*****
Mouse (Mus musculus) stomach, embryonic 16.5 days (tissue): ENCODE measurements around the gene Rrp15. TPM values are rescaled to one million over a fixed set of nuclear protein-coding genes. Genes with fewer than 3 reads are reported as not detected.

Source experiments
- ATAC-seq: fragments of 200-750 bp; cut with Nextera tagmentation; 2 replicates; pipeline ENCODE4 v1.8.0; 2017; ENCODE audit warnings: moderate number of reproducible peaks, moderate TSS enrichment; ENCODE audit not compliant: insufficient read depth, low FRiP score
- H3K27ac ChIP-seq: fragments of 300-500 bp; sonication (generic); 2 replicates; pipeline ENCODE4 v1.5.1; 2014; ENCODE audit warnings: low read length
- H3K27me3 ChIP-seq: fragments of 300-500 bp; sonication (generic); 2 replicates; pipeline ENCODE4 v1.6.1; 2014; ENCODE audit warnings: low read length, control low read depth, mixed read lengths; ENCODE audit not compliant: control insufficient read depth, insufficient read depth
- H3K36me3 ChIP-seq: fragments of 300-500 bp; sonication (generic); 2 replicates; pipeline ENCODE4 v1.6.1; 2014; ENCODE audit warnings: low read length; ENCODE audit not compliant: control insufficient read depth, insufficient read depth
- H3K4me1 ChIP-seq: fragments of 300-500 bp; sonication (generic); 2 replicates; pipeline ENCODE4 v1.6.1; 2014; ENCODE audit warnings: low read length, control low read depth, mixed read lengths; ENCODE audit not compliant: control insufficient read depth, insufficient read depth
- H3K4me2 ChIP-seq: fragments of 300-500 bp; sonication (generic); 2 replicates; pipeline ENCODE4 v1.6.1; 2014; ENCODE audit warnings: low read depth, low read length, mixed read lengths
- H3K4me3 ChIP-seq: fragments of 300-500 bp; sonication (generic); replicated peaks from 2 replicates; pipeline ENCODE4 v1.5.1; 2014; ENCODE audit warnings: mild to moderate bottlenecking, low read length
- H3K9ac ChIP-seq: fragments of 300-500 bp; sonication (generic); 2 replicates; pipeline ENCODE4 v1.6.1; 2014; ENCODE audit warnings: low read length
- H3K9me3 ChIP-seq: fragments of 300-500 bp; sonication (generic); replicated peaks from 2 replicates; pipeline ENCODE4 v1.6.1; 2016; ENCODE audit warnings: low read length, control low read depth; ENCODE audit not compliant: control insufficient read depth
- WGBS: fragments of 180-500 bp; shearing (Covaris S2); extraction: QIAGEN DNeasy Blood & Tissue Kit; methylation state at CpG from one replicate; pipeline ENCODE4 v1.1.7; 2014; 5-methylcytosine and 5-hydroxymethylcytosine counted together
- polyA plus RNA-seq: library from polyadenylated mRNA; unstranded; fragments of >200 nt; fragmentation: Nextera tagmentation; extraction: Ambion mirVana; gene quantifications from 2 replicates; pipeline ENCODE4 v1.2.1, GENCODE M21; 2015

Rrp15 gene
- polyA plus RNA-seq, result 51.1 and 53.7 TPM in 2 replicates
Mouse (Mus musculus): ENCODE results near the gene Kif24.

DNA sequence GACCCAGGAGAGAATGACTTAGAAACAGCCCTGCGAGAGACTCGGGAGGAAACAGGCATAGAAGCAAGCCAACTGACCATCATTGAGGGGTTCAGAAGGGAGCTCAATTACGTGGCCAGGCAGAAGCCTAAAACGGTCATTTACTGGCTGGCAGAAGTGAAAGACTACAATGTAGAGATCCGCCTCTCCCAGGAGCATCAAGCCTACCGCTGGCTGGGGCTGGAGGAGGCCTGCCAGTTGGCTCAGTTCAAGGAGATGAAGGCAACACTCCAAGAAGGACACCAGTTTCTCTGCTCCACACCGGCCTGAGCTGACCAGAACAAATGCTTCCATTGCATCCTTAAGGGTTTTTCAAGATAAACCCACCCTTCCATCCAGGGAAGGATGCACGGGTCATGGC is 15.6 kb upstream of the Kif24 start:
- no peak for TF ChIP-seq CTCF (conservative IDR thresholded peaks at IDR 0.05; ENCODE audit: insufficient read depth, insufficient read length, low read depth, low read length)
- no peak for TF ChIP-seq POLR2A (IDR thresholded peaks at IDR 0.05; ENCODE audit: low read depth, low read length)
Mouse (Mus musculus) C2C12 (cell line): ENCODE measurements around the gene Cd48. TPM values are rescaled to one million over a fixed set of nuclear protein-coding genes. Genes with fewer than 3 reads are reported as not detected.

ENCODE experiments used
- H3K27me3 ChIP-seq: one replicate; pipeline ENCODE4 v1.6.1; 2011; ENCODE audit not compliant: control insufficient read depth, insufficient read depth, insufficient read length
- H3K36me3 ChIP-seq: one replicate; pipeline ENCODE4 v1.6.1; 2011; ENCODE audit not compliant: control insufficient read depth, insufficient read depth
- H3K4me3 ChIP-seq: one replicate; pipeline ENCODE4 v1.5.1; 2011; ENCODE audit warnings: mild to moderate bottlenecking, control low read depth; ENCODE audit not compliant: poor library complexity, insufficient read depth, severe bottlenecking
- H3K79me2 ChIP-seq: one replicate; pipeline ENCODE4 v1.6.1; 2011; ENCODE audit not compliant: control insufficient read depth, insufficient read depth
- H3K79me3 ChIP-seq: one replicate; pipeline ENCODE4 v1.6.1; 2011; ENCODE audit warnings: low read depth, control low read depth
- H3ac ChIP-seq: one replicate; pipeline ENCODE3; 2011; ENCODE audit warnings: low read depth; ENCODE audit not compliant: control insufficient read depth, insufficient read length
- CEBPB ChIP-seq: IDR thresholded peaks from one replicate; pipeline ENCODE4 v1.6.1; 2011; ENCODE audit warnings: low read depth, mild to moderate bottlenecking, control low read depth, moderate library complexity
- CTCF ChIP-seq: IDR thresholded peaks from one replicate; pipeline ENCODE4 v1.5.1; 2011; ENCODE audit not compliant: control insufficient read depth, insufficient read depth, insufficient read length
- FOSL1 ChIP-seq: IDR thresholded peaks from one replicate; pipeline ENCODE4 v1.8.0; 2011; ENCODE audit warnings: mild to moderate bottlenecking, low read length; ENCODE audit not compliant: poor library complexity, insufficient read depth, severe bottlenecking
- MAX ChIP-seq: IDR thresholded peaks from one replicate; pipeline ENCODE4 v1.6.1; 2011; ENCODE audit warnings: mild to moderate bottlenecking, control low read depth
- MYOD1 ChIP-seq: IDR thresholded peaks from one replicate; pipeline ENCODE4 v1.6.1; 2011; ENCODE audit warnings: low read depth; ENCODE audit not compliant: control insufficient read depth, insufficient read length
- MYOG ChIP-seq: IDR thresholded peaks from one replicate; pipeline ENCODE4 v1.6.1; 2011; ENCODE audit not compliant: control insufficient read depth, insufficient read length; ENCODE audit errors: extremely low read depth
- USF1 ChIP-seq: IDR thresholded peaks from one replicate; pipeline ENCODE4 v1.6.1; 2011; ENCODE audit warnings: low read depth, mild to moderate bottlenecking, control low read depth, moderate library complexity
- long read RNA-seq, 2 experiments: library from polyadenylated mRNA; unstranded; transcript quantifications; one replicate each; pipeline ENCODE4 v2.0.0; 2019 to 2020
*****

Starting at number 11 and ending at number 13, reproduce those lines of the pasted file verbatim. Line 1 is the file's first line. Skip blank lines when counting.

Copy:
- H3K9me3 ChIP-seq: fragments of 300-500 bp; sonication (generic); replicated peaks from 2 replicates; pipeline ENCODE4 v1.6.1; 2016; ENCODE audit warnings: low read length, control low read depth; ENCODE audit not compliant: control insufficient read depth
- WGBS: fragments of 180-500 bp; shearing (Covaris S2); extraction: QIAGEN DNeasy Blood & Tissue Kit; methylation state at CpG from one replicate; pipeline ENCODE4 v1.1.7; 2014; 5-methylcytosine and 5-hydroxymethylcytosine counted together
- polyA plus RNA-seq: library from polyadenylated mRNA; unstranded; fragments of >200 nt; fragmentation: Nextera tagmentation; extraction: Ambion mirVana; gene quantifications from 2 replicates; pipeline ENCODE4 v1.2.1, GENCODE M21; 2015